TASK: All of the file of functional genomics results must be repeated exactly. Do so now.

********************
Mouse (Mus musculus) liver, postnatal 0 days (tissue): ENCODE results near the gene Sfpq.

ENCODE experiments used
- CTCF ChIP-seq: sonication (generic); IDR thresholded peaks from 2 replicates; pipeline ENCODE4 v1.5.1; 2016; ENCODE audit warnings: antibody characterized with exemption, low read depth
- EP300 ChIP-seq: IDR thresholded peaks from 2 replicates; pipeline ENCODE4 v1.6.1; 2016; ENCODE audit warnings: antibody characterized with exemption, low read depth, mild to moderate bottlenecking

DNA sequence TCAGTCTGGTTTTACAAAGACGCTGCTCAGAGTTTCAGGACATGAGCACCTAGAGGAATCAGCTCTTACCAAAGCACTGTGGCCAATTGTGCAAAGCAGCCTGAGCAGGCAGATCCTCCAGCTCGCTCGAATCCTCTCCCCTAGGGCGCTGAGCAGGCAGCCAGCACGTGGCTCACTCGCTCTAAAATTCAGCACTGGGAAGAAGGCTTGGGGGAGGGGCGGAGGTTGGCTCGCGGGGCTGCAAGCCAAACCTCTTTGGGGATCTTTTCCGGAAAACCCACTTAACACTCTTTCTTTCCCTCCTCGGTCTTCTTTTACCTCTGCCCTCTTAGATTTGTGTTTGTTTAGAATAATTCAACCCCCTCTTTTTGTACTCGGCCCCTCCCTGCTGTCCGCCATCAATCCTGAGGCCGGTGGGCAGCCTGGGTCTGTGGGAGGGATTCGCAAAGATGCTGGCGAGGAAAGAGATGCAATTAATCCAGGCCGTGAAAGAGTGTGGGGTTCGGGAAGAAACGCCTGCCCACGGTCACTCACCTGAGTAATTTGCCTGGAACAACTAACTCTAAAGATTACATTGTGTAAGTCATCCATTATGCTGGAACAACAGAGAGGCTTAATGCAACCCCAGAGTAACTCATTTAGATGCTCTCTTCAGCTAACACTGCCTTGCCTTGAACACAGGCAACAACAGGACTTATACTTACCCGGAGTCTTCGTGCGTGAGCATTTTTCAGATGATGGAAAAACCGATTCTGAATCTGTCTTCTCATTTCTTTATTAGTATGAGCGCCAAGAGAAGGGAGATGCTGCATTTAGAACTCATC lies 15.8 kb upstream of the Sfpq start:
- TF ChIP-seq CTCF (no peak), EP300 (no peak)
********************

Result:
Mouse (Mus musculus) liver, postnatal 0 days (tissue): ENCODE results near the gene Sfpq.

ENCODE experiments used
- CTCF ChIP-seq: sonication (generic); IDR thresholded peaks from 2 replicates; pipeline ENCODE4 v1.5.1; 2016; ENCODE audit warnings: antibody characterized with exemption, low read depth
- EP300 ChIP-seq: IDR thresholded peaks from 2 replicates; pipeline ENCODE4 v1.6.1; 2016; ENCODE audit warnings: antibody characterized with exemption, low read depth, mild to moderate bottlenecking

DNA sequence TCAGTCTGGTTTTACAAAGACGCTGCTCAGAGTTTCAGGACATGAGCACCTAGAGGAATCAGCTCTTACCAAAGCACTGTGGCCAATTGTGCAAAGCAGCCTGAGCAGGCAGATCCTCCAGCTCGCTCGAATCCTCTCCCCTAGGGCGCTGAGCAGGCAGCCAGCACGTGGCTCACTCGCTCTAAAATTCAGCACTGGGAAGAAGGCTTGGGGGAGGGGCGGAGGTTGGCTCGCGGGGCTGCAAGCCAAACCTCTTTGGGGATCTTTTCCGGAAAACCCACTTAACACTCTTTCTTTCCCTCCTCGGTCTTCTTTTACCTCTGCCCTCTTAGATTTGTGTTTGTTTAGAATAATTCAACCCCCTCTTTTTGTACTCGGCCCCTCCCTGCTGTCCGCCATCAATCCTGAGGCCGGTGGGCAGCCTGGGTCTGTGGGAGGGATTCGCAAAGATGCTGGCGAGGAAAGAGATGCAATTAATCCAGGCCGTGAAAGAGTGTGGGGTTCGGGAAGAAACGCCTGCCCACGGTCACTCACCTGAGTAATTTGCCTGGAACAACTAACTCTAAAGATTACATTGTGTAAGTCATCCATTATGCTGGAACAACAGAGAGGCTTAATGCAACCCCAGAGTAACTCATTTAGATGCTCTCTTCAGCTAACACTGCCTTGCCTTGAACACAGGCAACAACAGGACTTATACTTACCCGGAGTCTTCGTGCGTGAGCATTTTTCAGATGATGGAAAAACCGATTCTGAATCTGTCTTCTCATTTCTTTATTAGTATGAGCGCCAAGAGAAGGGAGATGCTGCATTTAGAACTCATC lies 15.8 kb upstream of the Sfpq start:
- TF ChIP-seq CTCF (no peak), EP300 (no peak)